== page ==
• Poor impulse control (saying or doing something before thinking it through)


In addition to the core characteristics, Classic ADD entails a number of additional signs and symptoms, including:

  • Inattentiveness
  • Has trouble listening when others are speaking; frequently interrupts
  • Makes careless mistakes/poor attention to detail
  • Hyperactivity
  • Restlessness
  • Has difficulty waiting their turn
  • Acts as though they’re driven by a motor
  • Talks excessively

Take note that these symptoms can range from mild to severe. In addition, not everyone with Classic ADD will have all of these symptoms. You or your child may only have some of them.


Medication isn’t the only way to treat ADD/ADHD. In fact, there are many natural ways to help ADD symptoms. Here are 6 lifestyle interventions that can help manage symptoms.

  1. Keep moving.

Due to hyperactivity and impulsivity, those with Classic ADD frequently fall short when attempting to complete concentration tasks. To help improve concentration, frequent movement is essential. The more that exercise is incorporated into mundane activities, the easier it will be to concentrate.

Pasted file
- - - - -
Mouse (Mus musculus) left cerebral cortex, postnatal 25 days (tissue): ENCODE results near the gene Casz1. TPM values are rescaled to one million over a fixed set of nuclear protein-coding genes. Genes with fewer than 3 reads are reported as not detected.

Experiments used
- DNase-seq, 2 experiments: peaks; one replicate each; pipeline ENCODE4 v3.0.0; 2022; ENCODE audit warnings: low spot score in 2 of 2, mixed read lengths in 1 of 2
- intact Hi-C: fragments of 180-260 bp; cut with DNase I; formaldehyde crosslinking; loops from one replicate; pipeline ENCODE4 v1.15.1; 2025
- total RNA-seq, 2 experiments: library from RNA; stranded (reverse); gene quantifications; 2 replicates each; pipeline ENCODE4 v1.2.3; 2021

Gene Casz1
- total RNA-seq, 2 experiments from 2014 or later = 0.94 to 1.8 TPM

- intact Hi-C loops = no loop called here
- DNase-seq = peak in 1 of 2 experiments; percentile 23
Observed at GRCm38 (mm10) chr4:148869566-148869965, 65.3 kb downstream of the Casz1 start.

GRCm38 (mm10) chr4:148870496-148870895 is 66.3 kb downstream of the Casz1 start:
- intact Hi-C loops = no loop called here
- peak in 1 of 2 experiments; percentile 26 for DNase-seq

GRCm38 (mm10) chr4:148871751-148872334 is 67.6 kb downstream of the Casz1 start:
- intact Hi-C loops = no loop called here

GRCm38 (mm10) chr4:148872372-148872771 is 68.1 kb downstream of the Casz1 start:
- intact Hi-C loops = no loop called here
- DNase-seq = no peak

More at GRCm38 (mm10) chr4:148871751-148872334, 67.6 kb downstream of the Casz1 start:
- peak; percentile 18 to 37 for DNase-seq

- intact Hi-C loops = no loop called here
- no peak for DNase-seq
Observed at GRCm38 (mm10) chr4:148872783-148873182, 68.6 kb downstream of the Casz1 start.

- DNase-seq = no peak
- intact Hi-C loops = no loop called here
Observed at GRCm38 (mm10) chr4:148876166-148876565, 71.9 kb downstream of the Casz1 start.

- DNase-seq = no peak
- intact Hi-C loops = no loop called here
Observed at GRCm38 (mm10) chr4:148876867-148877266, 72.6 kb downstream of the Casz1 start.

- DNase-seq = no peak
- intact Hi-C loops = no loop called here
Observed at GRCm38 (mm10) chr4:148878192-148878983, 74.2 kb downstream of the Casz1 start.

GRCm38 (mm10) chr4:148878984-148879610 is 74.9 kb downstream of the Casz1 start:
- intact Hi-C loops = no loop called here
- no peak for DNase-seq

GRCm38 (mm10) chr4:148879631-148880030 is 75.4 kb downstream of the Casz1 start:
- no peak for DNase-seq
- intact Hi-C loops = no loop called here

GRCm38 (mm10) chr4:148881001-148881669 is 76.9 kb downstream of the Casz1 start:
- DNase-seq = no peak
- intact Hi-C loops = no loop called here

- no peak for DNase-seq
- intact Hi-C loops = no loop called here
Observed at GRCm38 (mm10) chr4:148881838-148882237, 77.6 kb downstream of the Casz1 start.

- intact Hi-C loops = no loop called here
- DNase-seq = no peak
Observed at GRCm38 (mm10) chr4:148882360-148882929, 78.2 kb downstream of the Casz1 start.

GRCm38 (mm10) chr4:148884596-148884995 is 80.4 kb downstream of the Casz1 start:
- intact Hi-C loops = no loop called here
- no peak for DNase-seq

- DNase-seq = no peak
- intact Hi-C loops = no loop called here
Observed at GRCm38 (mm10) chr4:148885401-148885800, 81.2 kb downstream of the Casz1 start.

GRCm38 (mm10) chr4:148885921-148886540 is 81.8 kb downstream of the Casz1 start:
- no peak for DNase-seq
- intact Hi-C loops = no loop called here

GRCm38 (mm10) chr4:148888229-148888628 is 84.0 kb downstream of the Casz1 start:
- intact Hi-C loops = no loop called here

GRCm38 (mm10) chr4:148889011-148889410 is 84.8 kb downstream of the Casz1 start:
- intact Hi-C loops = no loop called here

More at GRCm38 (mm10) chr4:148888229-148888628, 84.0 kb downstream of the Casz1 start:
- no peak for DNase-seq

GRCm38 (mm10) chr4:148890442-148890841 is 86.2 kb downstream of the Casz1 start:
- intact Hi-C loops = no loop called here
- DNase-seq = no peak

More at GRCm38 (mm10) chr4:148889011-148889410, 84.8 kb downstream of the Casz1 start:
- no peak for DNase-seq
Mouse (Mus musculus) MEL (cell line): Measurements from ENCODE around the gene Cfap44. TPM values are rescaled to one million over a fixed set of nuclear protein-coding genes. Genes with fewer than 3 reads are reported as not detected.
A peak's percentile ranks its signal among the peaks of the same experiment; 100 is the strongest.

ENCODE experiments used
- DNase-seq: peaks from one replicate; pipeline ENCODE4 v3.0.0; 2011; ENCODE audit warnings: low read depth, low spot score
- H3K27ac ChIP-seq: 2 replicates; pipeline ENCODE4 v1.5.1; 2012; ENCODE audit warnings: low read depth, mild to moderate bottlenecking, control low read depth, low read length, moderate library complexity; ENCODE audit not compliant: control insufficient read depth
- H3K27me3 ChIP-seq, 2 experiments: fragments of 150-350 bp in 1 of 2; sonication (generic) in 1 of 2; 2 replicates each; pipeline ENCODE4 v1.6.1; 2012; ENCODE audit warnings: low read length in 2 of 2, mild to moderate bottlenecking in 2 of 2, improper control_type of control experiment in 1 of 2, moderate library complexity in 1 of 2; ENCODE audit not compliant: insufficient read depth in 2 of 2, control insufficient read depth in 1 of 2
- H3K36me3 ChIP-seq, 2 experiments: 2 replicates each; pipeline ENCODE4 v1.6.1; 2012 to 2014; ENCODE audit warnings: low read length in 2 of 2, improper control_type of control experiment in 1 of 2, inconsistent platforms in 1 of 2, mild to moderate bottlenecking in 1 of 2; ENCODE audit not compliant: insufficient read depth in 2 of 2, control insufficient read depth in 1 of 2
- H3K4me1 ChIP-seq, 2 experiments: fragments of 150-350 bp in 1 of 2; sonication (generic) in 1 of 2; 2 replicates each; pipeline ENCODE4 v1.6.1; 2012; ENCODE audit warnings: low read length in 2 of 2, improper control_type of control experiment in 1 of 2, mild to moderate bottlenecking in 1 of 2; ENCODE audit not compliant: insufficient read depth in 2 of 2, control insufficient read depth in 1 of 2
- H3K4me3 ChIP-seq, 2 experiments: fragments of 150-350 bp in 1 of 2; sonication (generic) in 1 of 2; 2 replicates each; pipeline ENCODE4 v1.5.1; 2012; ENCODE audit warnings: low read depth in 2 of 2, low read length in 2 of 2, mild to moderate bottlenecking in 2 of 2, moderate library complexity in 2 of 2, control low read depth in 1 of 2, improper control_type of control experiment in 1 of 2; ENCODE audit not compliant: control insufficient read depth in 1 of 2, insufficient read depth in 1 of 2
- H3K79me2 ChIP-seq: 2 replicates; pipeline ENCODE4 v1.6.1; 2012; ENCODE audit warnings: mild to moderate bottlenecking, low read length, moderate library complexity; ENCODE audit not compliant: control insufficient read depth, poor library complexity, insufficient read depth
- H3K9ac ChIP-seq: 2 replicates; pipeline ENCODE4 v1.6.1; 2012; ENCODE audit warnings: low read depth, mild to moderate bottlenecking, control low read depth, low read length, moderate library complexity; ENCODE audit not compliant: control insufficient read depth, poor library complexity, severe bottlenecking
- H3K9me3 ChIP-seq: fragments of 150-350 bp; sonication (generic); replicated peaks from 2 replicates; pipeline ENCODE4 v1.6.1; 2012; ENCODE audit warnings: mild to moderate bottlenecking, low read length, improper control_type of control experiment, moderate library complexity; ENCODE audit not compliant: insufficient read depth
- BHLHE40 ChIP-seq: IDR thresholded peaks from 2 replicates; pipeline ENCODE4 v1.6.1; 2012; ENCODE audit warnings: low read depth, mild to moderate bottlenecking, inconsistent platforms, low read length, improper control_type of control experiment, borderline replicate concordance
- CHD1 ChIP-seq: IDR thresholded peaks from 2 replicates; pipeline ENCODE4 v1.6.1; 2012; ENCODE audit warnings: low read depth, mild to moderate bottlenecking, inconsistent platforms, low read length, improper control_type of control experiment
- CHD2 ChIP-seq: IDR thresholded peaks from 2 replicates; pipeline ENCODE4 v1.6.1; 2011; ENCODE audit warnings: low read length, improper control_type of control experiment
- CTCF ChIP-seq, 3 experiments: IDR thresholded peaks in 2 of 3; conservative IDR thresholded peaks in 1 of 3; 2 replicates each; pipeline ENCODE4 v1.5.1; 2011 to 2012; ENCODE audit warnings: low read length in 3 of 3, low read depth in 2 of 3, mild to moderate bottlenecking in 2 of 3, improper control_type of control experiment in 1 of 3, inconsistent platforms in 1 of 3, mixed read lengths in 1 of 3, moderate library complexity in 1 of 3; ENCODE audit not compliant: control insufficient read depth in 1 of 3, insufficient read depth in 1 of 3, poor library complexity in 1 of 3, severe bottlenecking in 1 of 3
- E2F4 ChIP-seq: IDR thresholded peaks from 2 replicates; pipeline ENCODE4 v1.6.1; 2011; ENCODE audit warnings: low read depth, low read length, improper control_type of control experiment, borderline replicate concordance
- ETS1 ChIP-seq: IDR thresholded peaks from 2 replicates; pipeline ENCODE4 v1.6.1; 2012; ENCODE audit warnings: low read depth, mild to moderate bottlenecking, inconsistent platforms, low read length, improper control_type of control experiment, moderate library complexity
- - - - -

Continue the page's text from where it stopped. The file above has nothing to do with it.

1. Make it fun.

For children who have trouble concentrating during educational activities, a busy activity right beforehand, such as cardio, can help improve concentration. Additionally, children with Type 1 are more focused when educational or clean-up tasks are presented as a race, obstacle course, or other fun game.

  1. Be a stand-up employee.

For those with adult ADHD, if you have a desk job, stand up and move around at least once an hour. Creating an organized and creative work environment will also help you focus and maximize productivity.

  1. Get good sleep.